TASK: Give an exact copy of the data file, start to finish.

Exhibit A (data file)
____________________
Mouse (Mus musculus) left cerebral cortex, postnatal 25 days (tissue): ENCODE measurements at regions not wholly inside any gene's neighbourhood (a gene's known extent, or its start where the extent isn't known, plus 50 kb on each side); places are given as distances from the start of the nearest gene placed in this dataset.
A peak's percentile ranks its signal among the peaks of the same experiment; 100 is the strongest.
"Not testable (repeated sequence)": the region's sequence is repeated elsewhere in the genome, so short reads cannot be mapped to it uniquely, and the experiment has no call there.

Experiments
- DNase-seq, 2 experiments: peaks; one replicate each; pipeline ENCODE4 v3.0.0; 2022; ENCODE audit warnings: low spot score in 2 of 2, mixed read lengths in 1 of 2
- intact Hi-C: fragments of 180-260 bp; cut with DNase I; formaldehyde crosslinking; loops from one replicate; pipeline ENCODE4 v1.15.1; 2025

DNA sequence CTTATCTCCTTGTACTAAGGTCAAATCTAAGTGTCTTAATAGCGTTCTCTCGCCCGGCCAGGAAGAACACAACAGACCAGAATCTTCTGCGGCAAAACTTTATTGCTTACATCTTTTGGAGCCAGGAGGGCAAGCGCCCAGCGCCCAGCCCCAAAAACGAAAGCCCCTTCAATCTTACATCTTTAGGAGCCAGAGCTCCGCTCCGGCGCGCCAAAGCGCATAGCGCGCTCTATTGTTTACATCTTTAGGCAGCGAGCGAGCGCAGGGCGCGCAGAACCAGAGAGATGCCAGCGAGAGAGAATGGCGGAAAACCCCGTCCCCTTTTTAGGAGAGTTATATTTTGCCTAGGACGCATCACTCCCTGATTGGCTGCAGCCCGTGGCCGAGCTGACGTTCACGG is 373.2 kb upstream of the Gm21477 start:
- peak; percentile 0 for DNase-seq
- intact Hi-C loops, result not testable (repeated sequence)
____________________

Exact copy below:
Mouse (Mus musculus) left cerebral cortex, postnatal 25 days (tissue): ENCODE measurements at regions not wholly inside any gene's neighbourhood (a gene's known extent, or its start where the extent isn't known, plus 50 kb on each side); places are given as distances from the start of the nearest gene placed in this dataset.
A peak's percentile ranks its signal among the peaks of the same experiment; 100 is the strongest.
"Not testable (repeated sequence)": the region's sequence is repeated elsewhere in the genome, so short reads cannot be mapped to it uniquely, and the experiment has no call there.

Experiments
- DNase-seq, 2 experiments: peaks; one replicate each; pipeline ENCODE4 v3.0.0; 2022; ENCODE audit warnings: low spot score in 2 of 2, mixed read lengths in 1 of 2
- intact Hi-C: fragments of 180-260 bp; cut with DNase I; formaldehyde crosslinking; loops from one replicate; pipeline ENCODE4 v1.15.1; 2025

DNA sequence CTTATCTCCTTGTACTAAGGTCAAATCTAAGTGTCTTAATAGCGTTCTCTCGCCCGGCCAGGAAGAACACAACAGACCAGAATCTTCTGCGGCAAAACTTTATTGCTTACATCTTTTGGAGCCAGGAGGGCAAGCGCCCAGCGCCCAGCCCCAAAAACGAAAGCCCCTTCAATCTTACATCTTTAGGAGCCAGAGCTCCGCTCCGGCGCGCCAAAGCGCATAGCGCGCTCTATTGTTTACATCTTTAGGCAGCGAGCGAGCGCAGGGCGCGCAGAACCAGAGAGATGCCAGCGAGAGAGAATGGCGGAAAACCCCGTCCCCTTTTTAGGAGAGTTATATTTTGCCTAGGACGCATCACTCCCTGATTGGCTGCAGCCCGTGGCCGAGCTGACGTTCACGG is 373.2 kb upstream of the Gm21477 start:
- peak; percentile 0 for DNase-seq
- intact Hi-C loops, result not testable (repeated sequence)